Images not only make your content more relatable, but also more “shareable.” Make sure your website, especially the blog section, includes social share buttons that readers can use to easily share your content on social media.
To lead traffic directly to your site from social channels, you can upload a webpage link accompanied with an image – posts with an image get better engagement than text-only posts.
Images & Page Load Speed
Images play a huge roll in page load speed, which is important for both user experience and SEO. The faster your site loads, the better it ranks – especially on mobile. If you upload a HUGE image only to show it significantly scaled down, the page still has to load the original size. That’s why you need to compress the image size.
So there are two essentials for optimizing an image.
1.) Compress to Reduce File Size
Compressing an image helps the website load faster, improving user experience – and Google notices. “When we compress an image, we make sure the quality change isn’t really noticeable by the human eye, or barely detectable. We like to use the tinyPNG compression tool, which can sometimes reduce the image size by 70% or more.” ~ Michael Pisanzio, Developer
Photoshop is another good option.
2.) Scale the image down to the appropriate size (“serve scaled image”)
Next, we make sure the image size is correct. Even though we can shrink the size of the image with code (like CSS), the web still loads the full size of the image first. If an image is saved at 1980px wide, but the website shows only 400px, it’s important to save the image at its max (400px).
We like to use WordPress as our CMS because we can upload the images at full resolution. By using WordPress settings and manual code in the functions.php file, we can generate image thumbnails from the full resolution image that was uploaded; this tells the page to load a specific thumbnail size instead of the full sized image.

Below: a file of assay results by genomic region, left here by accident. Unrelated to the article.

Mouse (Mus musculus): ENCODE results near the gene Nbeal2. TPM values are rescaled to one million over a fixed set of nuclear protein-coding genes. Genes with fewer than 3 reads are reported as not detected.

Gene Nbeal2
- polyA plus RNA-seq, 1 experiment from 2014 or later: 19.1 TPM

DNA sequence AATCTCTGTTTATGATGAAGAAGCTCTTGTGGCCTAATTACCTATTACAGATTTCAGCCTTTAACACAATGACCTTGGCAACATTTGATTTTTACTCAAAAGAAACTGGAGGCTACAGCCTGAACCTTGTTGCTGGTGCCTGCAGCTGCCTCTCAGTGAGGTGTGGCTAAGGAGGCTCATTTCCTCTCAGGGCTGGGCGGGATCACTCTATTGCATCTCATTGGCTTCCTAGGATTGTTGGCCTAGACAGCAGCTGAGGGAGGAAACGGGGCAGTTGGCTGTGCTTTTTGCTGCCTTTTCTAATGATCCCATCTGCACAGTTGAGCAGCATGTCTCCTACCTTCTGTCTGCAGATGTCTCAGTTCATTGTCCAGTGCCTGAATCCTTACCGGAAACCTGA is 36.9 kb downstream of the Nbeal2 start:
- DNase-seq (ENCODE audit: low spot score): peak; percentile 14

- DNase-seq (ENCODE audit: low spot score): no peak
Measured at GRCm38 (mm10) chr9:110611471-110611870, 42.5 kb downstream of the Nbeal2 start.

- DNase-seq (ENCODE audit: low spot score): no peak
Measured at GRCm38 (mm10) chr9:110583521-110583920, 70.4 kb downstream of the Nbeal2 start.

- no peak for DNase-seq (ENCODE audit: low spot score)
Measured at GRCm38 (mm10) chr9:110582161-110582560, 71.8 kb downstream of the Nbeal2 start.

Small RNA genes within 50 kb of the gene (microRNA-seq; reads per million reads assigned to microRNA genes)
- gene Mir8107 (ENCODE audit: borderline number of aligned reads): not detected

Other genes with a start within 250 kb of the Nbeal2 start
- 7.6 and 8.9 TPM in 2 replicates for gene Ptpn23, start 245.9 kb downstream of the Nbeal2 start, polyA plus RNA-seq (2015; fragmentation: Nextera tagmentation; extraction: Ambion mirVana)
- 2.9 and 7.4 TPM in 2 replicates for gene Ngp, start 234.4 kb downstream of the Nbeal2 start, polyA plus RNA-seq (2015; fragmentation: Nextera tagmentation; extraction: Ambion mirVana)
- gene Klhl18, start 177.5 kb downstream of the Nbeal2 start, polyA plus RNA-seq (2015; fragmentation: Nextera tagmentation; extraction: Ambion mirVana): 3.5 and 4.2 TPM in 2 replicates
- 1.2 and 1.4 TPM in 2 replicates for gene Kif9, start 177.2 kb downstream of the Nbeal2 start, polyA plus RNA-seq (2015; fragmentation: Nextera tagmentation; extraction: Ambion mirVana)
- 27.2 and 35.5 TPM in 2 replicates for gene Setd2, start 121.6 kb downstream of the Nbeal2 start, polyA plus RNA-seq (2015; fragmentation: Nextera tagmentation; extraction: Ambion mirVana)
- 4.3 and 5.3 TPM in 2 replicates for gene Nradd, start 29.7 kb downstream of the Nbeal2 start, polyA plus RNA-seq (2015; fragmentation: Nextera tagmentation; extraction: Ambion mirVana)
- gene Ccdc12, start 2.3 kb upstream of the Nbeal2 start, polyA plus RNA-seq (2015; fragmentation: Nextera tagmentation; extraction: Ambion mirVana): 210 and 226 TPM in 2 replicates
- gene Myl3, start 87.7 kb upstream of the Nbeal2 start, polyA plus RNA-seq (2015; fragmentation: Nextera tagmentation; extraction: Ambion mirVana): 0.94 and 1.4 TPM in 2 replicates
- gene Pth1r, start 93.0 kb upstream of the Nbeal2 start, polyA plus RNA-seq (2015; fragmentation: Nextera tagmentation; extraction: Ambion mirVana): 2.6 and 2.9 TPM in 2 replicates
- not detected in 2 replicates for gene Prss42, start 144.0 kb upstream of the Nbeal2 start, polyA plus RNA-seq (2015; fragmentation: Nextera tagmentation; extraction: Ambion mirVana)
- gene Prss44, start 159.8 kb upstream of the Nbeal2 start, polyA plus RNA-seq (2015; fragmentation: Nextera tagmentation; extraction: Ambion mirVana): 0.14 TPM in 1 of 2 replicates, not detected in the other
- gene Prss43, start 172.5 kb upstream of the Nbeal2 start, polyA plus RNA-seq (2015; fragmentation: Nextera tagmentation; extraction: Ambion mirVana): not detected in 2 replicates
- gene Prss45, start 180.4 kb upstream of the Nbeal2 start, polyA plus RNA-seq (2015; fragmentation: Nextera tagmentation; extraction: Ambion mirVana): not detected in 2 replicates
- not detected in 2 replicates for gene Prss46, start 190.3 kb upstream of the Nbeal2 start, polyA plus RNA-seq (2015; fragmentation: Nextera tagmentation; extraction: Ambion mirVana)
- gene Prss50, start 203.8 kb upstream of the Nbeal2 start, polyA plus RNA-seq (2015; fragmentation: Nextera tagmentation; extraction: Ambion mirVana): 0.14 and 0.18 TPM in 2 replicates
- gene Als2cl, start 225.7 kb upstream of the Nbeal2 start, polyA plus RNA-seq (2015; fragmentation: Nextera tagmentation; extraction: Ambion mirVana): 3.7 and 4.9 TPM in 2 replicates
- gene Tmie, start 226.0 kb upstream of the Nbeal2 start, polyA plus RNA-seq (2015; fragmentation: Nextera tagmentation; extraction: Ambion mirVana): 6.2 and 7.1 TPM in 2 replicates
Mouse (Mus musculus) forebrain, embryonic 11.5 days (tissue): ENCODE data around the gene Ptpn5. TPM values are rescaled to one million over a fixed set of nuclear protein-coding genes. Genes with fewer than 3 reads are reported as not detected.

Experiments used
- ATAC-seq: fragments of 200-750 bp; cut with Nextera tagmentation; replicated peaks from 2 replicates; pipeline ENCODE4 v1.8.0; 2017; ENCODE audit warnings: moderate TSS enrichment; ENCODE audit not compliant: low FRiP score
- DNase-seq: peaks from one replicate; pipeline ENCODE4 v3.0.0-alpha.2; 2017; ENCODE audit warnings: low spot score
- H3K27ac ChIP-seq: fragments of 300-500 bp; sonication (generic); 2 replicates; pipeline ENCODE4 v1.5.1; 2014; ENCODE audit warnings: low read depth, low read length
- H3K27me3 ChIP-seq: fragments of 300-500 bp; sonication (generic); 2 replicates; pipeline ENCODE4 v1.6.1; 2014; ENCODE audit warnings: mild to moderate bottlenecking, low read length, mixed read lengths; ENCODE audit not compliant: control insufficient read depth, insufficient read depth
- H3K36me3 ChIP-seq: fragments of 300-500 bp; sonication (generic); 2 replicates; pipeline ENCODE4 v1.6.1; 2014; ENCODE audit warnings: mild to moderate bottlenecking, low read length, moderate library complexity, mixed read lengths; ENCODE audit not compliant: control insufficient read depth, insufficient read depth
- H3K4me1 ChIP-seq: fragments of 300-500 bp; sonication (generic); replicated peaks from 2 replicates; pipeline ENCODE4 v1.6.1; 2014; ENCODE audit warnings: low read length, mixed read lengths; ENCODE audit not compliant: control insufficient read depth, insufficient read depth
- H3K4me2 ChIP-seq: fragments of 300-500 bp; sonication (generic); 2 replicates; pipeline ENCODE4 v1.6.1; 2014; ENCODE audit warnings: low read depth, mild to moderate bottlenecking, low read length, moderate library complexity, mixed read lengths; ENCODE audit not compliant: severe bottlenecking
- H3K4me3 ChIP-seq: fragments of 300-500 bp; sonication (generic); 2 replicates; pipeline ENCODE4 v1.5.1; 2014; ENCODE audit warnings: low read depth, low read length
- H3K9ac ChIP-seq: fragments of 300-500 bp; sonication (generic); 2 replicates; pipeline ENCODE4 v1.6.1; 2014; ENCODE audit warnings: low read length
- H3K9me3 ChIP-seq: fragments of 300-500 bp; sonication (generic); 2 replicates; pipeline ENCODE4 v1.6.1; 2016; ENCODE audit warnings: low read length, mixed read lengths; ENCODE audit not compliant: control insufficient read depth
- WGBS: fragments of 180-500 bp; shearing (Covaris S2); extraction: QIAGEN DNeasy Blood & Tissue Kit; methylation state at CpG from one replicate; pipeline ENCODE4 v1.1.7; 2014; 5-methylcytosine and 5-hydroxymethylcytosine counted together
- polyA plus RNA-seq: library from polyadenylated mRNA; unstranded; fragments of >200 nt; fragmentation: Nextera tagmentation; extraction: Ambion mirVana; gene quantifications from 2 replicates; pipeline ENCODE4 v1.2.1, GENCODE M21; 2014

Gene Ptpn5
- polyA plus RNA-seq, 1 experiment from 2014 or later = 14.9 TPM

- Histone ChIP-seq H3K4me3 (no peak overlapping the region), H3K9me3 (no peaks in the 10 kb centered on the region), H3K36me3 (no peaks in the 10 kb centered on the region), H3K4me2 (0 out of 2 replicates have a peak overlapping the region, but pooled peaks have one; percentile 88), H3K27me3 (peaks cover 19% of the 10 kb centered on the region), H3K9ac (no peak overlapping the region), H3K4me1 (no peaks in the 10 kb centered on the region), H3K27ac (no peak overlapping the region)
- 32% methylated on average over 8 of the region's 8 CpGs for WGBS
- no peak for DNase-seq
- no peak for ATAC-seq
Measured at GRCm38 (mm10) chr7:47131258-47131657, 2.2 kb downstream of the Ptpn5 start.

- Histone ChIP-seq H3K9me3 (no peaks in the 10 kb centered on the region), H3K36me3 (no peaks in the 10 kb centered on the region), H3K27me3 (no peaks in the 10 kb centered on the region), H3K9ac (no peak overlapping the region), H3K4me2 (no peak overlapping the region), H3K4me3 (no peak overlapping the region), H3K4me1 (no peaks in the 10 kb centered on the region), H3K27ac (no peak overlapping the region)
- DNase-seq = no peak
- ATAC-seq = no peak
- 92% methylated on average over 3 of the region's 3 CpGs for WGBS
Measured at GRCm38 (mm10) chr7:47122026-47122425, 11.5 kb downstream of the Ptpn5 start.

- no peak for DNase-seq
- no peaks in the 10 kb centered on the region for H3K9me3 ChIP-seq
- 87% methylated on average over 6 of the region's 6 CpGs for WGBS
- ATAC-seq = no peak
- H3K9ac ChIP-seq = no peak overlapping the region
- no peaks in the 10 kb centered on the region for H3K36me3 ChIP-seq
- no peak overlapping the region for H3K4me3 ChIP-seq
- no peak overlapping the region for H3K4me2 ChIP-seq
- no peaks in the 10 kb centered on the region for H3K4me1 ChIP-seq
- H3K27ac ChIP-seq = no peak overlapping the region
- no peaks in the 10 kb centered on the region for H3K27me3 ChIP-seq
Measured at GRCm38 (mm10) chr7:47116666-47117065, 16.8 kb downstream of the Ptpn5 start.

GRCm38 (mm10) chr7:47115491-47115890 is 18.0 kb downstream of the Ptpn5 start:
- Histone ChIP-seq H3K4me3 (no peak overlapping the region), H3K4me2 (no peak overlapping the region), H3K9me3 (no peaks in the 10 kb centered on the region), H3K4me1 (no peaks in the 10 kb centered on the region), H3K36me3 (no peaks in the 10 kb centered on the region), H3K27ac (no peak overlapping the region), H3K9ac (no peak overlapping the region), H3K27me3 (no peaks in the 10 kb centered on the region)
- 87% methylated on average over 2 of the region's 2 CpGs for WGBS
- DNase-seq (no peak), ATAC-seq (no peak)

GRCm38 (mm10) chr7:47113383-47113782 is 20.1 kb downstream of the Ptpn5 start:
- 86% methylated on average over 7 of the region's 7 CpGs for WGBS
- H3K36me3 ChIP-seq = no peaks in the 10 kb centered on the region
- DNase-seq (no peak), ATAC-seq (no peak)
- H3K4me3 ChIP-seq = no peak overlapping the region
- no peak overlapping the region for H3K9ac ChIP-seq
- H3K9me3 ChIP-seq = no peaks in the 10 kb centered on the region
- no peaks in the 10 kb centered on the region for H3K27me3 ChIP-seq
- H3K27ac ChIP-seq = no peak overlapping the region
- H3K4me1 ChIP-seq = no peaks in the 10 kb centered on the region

Images for Mobile
I already hinted at mobile – mobile is a big deal, given that more than half of the world uses smartphones. Images have the power to enhance user experience in mobile – or sabotage it, which increases bounce rate. Make sure your images have responsive design: the ability to respond to the size of device it’s being viewed on, including large monitors, smartphones, tablets, etc.
Image resolutions should be optimal for mobile. The responsive design should be fluid with any size or resolution, and this applies to images as well. We like to have the images 100% width, and if they are not 100% width, it is nice to have them centered horizontally.
Content Delivery Network
To help their site load faster, some companies use third-party image hosting platforms. This essentially uploads images to the third-party server, which lessens bandwidth of your site. One kind of third-party hosting that can be helpful for image SEO is a Content Delivery Network (CDN), a tool for increasing page load speed. With a CDN, website images are saved to various servers throughout the world. This allows viewers to load them from a server nearer to them, boosting the speed of your website.
This is a lot of information. If you feel lost in image SEO, just keep these 4 main points in mind when optimizing images for your website:
- Optimize the image’s file size to improve load time.
- Optimize the scaling of an image.
- Choose descriptive alt text with a keyword.
- Include the keyword in the image file name.
Google doesn’t try to hide what they want to see concerning image SEO. They list out the principles in their Webmaster Guidelines, which you can always check to make sure you’re on the right track.
Image SEO is a LOT of work, but it’s worth the time and effort since it can increase your sales leads. Contact us if you have any questions or would like to schedule a meeting to talk more about image optimization.